The documentary was completely filmed with a Sony Bloggie, hand-held, without a camera stand. It is a very real documentary. I follow the making and all the preparations for the ritual in Gallows Hill, including meetings and decision making. I covered the walk up to Gallows Hill and the silent candle light walk back to the Salem witch memorial, escorted by the wonderful policemen who every year are there to make sure we are safe. We can see the ritual in Gallows Hill, the beautiful music and dance up in the Hill, and intimate conversations with Gypsy and Richard about how did it all begin. It is a journey through the history/story of Salem, the Temple of Nine Wells and Gypsy and Richard’s life and contributions for more than 20 years for the Salem community.

I started to collect footage for the documentary in 2011, so it took me almost two years to complete this project. I do have a good excuse since I am the director, cinematographer, producer with Jimahl di Fiosa and RedBird Productions. It is a very modest project but one that took great pleasure to make. The challenges were of course many, but when you are doing a documentary where the love, commitment and dedication is contagious, you will thrive on that to overcome any of the challenges.

Oh, and now that we have the trailer, when can we expect to see the whole film, and how will it be released?

The documentary will be released soon in Salem to the public and we are looking at some of the venues here to do that. We do not have a date yet but will be between June and July. We will have of course a private viewing of the documentary at Nu Aeon here in Salem for the members of the Temple of Nine Wells. Right after the release in Salem to the public, we will host a world premiere through a Hangout on Google+ with the presence of Gypsy and a selected number of guests and representatives of the various communities all over the world.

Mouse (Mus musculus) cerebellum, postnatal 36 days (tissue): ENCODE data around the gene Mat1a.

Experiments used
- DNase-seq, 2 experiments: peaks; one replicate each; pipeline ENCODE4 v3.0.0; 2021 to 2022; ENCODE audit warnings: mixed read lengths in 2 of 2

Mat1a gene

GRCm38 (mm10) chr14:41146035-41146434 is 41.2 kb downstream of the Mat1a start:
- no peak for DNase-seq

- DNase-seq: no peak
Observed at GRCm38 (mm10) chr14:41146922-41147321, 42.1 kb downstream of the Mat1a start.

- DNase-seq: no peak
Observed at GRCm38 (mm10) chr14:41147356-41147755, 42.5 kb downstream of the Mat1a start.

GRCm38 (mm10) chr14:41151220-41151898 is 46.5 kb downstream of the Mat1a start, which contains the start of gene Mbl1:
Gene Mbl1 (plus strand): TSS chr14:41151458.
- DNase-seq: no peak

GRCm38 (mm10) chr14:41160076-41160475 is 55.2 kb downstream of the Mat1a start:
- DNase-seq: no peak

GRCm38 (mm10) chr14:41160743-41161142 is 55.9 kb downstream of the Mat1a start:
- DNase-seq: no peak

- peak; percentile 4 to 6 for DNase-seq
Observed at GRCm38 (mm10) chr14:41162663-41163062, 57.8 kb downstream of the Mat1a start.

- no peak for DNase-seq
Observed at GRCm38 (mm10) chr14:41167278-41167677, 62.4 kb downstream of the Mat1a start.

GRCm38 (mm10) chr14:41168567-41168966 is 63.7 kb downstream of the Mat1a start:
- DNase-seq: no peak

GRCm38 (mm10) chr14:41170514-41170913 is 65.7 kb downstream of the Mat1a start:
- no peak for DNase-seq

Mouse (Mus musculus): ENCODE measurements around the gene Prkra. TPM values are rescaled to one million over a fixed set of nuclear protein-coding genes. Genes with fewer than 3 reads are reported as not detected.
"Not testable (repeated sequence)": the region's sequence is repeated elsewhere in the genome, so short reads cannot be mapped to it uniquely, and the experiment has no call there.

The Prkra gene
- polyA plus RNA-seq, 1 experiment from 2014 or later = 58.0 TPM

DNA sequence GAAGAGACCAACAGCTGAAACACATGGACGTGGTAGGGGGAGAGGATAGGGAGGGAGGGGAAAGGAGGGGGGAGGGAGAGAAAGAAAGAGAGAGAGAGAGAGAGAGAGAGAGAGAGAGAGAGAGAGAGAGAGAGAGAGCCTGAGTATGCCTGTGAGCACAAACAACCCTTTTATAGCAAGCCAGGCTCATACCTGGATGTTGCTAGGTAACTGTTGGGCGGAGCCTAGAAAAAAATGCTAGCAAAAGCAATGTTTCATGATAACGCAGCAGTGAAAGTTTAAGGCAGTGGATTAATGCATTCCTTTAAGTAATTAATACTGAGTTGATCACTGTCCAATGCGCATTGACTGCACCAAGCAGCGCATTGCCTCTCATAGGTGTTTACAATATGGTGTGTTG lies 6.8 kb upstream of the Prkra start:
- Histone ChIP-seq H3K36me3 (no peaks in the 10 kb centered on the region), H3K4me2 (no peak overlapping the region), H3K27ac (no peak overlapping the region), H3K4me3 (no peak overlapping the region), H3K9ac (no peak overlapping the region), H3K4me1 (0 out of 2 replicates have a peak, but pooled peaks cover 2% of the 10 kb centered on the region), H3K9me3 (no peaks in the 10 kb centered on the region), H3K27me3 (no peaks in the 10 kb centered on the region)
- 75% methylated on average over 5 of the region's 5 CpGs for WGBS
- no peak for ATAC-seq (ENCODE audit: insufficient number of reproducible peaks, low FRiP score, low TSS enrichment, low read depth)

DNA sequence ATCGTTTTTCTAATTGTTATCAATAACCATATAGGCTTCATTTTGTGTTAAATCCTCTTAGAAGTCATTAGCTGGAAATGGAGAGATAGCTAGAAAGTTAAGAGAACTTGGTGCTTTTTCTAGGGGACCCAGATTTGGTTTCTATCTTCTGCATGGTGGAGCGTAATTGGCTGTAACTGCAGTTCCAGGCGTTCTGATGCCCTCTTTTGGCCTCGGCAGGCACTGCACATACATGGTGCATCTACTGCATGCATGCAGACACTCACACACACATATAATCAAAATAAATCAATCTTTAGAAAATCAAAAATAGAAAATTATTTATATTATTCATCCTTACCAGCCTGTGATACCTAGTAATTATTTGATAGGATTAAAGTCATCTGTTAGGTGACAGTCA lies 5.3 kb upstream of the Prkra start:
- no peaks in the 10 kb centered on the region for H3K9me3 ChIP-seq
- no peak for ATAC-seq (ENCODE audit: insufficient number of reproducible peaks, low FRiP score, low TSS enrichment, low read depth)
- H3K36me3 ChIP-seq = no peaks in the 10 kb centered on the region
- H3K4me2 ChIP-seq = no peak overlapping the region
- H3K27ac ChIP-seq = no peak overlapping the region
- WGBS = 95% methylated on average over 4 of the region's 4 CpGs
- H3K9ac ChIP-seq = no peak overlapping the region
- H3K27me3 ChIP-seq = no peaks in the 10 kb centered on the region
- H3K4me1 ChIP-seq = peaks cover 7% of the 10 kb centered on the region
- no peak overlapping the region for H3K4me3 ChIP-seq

For updates on “With Love From Salem,” see the film’s official Facebook page. I’d like to thank Karagan Griffith for taking the time to answer some of my questions, and I look forward to the film’s premiere. The Wild Hunt will keep you posted once further details are announced.

Pagan Community Notes is a series focused on news originating from within the Pagan community. Reinforcing the idea that what happens to and within our organizations, groups, and events is news, and news-worthy. My hope is that more individuals, especially those working within Pagan organizations, get into the habit of sharing their news with the world. So let’s get started!

with_love_from_salemA documentary focusing on the Temple of Nine Wells, and the lives of Richard and Gypsy Ravish, entitled “With Love From Salem,” has announced that they’ve nearly completed the project. Quote: “I had the privilege of seeing some footage of this documentary, currently nearing completion, and to say it is phenomenal is an understatement. A beautiful, evocative and magical film – not to mention visually and emotionally stunning. Get ready to see something amazing.” Richard Ravish was one of the original “Witches of Salem,” and passed away in 2012 at the age of 59. Amy “Gypsy” Ravish is a popular Pagan singer-songwriter known for her albums “Enchantress” and “Spirit Nation.” I’m very much looking forward to a new Pagan-centered documentary, and will update you here once there’s screening/release information.

Erynn Rowan Laurie

Erynn Rowan Laurie

As mentioned previously here, Erynn Rowan Laurie, author of “A Circle of Stones,” recently won for best poetry collection at the Bisexual Book Awards (photos of the ceremony here). On her return, she announced at her official Facebook page that she’s considering a move to Italy, motivated in part by recent health issues. Quote: “As with so many other things in my life, I realized I could either let circumstance defeat me, or I could try to work it so that I could turn it into something interesting. If I’m going to be robbed of my ability to drive, why not have an adventure in a place where walking is normal? It won’t mean that nobody will ever see me again. The internet still exists, after all. I’m very likely to try to fly back to the US for PantheaCon every year, and try to visit Seattle once a year as well.” We here at The Wild Hunt wish Erynn all the best no matter where she goes, and any nation she moves to will be all the richer for her presence. Good luck! Oh, and speaking of the Bisexual Book Awards, they can apparently get you stopped at the Canadian border and held for several hours.